Laats describes the different courses schools took. Bob Jones University remained rigorously fundamentalist, separatist, and segregationist. Liberty University also trumpeted the fundamentals, but was on the vanguard of conservative political engagement. Schools like Moody wrestled with their original purpose of simply training Christian workers, offering certificates of completion rather than degrees. Wheaton, Gordon, and Biola had more interesting journeys, trying to satisfy both more fundamentalist and more evangelical constituencies, often being attacked as “soft” by their peers, and more importantly, by an onlooking religious community obsessed with signs of “softness.” There was less said about Dallas and Westminster, although the portrait of J. G. Machen as both sympathetic with fundamentalist concerns, and yet distinctive in his Calvinist confessional stance makes him an intriguing outlier in his time.

Meanwhile cultural forces like the G.I. Bill and accrediting agencies were imposing pressures. Schools had to raise curricular standards so that their degrees were competitive with those of other institutions. Yet they had to do so while maintaining theological purity, particularly on the litmus test issue of their stance on evolution. Some doubled-down on young earth, six day creation stances. Others endorsed creationist stances while conceding the growing evidence for evolution in some form, what was called “progressive creation.”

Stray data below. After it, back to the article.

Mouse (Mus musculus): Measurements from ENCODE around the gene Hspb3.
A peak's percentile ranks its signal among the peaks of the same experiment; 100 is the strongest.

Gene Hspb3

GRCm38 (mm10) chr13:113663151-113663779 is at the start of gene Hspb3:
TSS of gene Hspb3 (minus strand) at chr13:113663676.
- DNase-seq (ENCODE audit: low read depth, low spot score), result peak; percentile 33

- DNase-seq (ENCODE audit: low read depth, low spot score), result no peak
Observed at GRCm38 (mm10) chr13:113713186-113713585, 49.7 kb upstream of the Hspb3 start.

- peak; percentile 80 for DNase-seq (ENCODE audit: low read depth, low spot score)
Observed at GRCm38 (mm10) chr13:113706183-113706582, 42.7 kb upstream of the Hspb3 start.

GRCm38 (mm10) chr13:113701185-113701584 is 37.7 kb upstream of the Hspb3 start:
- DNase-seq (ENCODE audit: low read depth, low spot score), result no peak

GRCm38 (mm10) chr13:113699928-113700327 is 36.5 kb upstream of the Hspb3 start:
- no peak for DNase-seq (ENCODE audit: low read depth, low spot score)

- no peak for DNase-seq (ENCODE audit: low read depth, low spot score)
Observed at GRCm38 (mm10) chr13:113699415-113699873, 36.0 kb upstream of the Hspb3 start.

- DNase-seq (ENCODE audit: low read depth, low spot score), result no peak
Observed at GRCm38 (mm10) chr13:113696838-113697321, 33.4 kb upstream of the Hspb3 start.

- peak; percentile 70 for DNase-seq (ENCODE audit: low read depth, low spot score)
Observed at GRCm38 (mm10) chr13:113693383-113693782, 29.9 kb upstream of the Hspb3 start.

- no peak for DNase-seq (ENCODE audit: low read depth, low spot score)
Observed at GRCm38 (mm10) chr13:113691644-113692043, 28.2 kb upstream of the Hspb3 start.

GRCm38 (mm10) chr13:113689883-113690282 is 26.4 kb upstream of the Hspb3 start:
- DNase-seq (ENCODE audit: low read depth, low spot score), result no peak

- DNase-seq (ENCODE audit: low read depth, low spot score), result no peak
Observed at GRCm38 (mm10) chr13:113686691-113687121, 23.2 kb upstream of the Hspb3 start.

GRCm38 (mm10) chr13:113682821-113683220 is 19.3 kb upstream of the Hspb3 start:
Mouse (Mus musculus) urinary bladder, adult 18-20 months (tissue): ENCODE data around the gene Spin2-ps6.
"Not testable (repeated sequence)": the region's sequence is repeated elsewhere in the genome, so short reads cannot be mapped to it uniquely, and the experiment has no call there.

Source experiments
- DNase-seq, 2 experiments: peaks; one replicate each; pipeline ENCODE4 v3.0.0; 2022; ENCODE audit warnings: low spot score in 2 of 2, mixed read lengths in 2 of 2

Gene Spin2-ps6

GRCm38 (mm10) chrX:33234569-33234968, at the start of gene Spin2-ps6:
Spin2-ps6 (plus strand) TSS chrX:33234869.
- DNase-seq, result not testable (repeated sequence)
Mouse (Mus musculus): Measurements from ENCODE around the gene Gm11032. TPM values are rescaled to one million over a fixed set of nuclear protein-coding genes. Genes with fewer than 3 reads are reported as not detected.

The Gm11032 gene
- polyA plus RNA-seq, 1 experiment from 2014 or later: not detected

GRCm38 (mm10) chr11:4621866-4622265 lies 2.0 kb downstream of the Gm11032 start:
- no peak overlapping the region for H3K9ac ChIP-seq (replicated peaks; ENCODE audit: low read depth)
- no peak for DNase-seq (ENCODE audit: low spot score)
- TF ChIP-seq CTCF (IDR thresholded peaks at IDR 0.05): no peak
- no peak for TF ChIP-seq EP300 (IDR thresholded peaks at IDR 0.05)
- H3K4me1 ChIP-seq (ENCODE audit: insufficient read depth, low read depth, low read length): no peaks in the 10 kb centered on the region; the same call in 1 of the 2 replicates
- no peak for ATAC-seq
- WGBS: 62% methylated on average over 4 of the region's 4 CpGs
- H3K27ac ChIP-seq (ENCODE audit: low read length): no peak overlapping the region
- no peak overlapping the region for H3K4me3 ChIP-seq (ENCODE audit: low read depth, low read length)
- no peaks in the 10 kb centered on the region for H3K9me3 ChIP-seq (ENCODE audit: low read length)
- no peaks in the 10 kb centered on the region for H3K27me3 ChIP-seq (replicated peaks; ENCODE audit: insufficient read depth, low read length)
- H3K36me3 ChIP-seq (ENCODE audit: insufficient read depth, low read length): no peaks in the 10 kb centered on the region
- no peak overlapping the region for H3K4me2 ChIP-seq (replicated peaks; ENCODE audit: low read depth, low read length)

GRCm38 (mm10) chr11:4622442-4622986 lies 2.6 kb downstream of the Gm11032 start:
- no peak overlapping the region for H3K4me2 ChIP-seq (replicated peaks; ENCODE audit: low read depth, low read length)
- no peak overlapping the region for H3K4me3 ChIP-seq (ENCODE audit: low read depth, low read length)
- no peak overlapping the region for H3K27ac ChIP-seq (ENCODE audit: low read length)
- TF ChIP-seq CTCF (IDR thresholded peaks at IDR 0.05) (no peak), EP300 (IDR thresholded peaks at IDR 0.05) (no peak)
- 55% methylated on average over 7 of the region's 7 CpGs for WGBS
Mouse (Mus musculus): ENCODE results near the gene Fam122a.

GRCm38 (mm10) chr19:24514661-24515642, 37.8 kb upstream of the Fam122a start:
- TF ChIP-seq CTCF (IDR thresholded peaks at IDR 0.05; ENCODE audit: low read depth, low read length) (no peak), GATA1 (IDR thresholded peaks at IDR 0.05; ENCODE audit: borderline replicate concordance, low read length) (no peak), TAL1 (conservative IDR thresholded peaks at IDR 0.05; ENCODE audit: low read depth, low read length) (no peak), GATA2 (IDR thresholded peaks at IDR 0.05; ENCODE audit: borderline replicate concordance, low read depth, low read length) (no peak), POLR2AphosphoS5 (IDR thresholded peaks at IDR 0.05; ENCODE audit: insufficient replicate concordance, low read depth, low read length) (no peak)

On race, schools like Wheaton had begun as radically abolitionist, only to adopt a de facto segregationism. Others like Bob Jones, were belligerently segregationist and anti-miscegenationist. With the rise of the civil rights movements and student activism schools had to face their complicity with racist practices while facing pressures not to change.

These pressures extended to the social revolution of the Sixties. Students had always to some extent pressed against behavior codes and the legalism around practices like smoking, dress, and movies that reigned on these campuses. Laats does a good job showing how administrators successfully or unsuccessfully negotiated these pressures and the tug of war between students, funders, and parents.

Not all was controversy. Laats recounts the narratives of students like Betty Howard who met Jim Eliot at Wheaton, and found the ideals of evangelical romantic love “nothing short of a ‘revelation!’ ” Eliot and many did not rebel against but embraced the behavioral strictures of their schools and found them freeing in the formation of their character and faith and missionary calling.